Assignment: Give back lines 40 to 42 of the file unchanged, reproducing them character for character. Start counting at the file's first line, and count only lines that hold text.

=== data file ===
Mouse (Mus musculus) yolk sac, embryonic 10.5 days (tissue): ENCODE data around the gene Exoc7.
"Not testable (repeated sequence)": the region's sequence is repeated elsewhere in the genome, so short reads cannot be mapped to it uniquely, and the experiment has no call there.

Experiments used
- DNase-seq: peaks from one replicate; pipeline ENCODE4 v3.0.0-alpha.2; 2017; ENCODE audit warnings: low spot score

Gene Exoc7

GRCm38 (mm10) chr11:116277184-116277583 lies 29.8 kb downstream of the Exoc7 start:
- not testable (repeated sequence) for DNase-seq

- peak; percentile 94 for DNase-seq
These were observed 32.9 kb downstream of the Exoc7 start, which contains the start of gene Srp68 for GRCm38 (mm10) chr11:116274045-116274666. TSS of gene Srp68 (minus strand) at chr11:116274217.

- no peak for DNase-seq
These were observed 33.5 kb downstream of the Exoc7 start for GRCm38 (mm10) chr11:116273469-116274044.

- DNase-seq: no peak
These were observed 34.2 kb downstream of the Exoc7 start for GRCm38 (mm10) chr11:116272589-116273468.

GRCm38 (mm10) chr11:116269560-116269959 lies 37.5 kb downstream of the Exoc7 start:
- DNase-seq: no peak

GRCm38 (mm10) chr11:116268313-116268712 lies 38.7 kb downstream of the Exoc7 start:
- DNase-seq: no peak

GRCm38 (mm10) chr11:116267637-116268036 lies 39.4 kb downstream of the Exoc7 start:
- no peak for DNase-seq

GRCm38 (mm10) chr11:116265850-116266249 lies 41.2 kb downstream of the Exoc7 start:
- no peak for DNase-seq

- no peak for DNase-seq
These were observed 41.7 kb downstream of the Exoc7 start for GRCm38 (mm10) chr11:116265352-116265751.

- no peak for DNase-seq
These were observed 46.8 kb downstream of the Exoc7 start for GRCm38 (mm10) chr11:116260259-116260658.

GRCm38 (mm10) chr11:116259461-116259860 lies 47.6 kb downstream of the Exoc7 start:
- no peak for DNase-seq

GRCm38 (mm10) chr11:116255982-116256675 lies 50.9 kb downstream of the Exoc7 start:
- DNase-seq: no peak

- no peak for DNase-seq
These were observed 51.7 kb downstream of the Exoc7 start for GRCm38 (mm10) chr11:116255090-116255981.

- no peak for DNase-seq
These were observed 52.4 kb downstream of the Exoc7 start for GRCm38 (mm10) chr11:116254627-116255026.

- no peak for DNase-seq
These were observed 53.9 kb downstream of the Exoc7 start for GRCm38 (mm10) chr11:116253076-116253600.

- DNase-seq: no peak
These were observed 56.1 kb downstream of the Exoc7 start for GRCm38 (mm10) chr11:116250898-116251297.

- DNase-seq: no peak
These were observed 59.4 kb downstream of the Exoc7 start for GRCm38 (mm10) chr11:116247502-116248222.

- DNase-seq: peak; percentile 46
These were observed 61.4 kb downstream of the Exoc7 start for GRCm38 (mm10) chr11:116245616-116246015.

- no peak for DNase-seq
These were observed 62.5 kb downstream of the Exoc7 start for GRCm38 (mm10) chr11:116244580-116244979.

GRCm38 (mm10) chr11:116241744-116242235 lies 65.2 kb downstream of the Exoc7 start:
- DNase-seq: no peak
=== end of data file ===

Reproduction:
- DNase-seq: peak; percentile 46
These were observed 61.4 kb downstream of the Exoc7 start for GRCm38 (mm10) chr11:116245616-116246015.

- no peak for DNase-seq